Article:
Pippa, our great survivor mother cat, is 84.
I always thought multiplying a cat’s age by seven gave you an approximation of their equivalent human age.
Not according to a flyer Meredith picked up at our local veterinary surgery.
Assume that a 1-year-old cat is equal to a 15-year-old human and a 2-year-old cat is equal to a 24-year-old human. Then add four years for every year after that.
She is 17 years old which works out to 84 if you follow the formula above.
But she has been a worry lately.
Spending most of the summer outdoors–even the nights.
This is a cat that’s a homebody.
She sleeps on the bed.
She’s there when you’re feeling sick and stays–keeping vigil.
Pippa rules, has ruled–she’s a Queen of cats.
The table top is her throne room or at least the higher ground [window sill above] when other lesser cats are present.
Tolerant but not a push-over–she’ll show her disapproval and walk away.
(She has an aversion to singing–she’ll leave the room.)
The other morning she wasn’t to be found and Meredith started thinking the worst.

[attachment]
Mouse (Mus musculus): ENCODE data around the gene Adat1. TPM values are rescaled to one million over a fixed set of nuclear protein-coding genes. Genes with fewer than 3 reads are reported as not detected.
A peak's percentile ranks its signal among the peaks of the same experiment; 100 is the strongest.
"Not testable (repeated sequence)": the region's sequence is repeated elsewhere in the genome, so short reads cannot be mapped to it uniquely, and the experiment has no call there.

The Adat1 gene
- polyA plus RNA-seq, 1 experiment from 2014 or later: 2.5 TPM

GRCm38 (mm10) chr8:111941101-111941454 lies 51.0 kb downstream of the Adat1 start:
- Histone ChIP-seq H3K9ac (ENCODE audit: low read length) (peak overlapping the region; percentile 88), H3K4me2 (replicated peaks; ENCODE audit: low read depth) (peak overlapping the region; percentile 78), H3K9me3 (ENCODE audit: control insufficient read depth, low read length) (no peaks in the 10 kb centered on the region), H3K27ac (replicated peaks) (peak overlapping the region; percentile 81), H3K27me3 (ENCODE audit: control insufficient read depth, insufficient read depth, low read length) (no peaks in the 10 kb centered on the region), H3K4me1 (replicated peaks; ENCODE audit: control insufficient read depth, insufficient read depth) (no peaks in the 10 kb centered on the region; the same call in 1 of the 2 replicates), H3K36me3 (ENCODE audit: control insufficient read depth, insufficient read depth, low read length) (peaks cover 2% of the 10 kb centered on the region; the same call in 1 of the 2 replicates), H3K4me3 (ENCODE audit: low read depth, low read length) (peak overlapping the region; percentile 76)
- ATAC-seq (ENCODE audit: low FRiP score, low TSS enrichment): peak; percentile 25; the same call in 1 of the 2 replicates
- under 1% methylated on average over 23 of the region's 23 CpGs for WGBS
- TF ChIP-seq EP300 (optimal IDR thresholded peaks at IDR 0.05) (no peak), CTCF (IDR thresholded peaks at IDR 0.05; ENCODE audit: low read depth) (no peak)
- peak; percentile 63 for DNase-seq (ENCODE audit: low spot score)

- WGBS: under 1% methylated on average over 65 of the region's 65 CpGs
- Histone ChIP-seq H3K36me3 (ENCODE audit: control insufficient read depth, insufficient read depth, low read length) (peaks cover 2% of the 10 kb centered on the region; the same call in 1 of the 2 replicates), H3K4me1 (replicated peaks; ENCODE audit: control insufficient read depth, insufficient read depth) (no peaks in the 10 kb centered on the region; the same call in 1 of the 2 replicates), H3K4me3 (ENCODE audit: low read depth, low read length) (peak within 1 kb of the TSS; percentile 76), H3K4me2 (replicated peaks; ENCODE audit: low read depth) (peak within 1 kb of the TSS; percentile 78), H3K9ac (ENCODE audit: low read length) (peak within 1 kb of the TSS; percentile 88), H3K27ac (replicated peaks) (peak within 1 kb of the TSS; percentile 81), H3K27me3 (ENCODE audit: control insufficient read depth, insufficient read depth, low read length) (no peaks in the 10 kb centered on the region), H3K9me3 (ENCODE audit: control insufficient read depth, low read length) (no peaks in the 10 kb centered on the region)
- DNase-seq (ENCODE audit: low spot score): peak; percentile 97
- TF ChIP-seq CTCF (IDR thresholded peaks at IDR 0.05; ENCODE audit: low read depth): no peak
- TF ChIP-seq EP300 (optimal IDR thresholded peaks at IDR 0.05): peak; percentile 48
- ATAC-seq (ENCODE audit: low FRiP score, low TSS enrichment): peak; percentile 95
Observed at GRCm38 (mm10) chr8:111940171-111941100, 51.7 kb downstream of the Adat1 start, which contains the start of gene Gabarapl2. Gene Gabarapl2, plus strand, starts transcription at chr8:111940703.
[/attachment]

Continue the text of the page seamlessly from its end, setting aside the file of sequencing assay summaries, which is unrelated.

Cats, we have learned, start distancing themselves “when the time comes”.
We worry about knowing when the time has come.
Our friend Theresa, who has some experience of this (her cat Billy lived to a great age), helpfully suggested that if Pippa had an appetite for food, it was not yet the time.
Pippa still likes to eat, though she feels like a bag of bones when we stroke her.
Meredith has persuaded her that indoors is better now that autumn is here and the nights are cold and the mornings frosty.
She even bought some cat-warming comforters to relax an old body into sleep and Pippa has shown her appreciation by using them.
Thin she may be but it’s not over yet–the door’s still open.